The other way of seeing yourself is that if you receive a blessing, it is a gift from God. But it doesn’t end there. If you receive a gift, it is just that; a gift, something given to you because of the generosity of the giver and not because of the virtue or deservedness of the receiver. Gifts, then, are something to be shared, and not something to be hoarded. If you are given good things, whether they are talents or money or favor, these are things to be shared with those who did not receive them. Feeling guilty helps no one and does not help you to be a good steward. If you are not the final recipient of a gift, you are more like a lake through which rivers flow both into and out of. The constant recirculating of fresh water in and out keeps the water clean.
The parable of the talents in Matthew comes to mind. It talks about three people who are given different amounts of money (talents).
“For it (the kingdom of heaven) will be like a man going on a journey, who called his servants and entrusted to them his property.To one he gave five talents, to another two, to another one, to each according to his ability. Then he went away.He who had received the five talents went at once and traded with them, and he made five talents more.So also he who had the two talents made two talents more.But he who had received the one talent went and dug in the ground and hid his master’s money.Now after a long time the master of those servants came and settled accounts with them.And he who had received the five talents came forward, bringing five talents more, saying, ‘Master, you delivered to me five talents; here I have made five talents more.’His master said to him, ‘Well done, good and faithful servant. You have been faithful over a little; I will set you over much. Enter into the joy of your master.’And he also who had the two talents came forward, saying, ‘Master, you delivered to me two talents; here I have made two talents more.’His master said to him, ‘Well done, good and faithful servant. You have been faithful over a little; I will set you over much. Enter into the joy of your master.’He also who had received the one talent came forward, saying, ‘Master, I knew you to be a hard man, reaping where you did not sow, and gathering where you scattered no seed,so I was afraid, and I went and hid your talent in the ground. Here you have what is yours.’But his master answered him, ‘You wicked and slothful servant! You knew that I reap where I have not sown and gather where I scattered no seed?Then you ought to have invested my money with the bankers, and at my coming I should have received what was my own with interest.So take the talent from him and give it to him who has the ten talents.For to everyone who has will more be given, and he will have an abundance. But from the one who has not, even what he has will be taken away.And cast the worthless servant into the outer darkness. In that place there will be weeping and gnashing of teeth.’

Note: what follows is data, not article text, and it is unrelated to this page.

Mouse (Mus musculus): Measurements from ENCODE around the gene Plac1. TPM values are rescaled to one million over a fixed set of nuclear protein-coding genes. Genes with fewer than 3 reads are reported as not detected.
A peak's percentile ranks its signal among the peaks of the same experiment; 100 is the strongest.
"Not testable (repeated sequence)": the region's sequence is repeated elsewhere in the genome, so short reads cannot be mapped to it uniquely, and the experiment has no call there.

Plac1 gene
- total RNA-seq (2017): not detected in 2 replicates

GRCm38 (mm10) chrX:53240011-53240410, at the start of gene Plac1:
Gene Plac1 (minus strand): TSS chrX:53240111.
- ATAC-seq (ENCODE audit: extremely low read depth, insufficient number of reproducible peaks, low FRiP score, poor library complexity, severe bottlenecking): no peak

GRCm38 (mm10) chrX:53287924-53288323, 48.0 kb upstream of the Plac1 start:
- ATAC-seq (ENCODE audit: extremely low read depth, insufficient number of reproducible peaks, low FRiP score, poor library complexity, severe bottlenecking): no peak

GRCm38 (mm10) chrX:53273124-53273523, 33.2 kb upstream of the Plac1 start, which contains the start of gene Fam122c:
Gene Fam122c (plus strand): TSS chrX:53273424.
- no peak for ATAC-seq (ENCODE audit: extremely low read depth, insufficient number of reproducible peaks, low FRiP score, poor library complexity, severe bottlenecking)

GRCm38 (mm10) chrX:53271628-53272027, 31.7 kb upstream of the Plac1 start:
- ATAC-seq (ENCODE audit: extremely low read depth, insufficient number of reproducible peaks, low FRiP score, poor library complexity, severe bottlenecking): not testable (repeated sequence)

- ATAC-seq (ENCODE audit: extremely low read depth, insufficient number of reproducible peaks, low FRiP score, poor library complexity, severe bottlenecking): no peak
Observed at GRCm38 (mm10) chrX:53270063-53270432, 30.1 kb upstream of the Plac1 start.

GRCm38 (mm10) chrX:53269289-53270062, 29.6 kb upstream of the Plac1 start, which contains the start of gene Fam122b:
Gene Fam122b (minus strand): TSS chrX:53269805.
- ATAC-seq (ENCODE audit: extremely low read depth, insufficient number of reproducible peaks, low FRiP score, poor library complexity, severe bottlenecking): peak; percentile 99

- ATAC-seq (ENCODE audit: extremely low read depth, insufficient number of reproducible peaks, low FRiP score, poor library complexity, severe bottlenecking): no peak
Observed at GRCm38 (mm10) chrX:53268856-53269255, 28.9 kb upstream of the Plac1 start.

The two things I notice here is that first, the master (God) gave different amounts to different people, but it was not FOR them. It was given to them so that they would make something of what they had been given for the benefit of the master. The second thing is that the one who was scolded and punished at the end was not the one given the most, who should naturally feel guilty about all he’d been given, but rather the one given the least, because he was not faithful with the little he’d been given.
We are given what we are given to make the world a better place, to bring a piece of the kingdom of God to Earth. If we are given much and spend it on ourselves without regard to those around us, who are made in God’s image, then it doesn’t matter whether we are given little or much. We are still being unfaithful. The book of James sums it up very well. “Pure and undefiled religion before God and the Father is this: to visit orphans and widows in their trouble, and to keep oneself unspotted from the world.” God does not give to us because we deserve anything, so let us treat his gifts as such, and be good stewards with what he gives us. Guilt has nothing to do with it.
When I was a small child, I remember my grandfather, who was born in 1910, telling me stories he’s heard over the course of his life. They were always riveting for me to listen to, because they were like nothing I heard elsewhere. I always assumed as a child that they were stories he’d made up, until as an adult I was able to find them on the internet. Many times they were old folk tales going back centuries. One of these was the story of the old woman and her little pig. This is how it goes.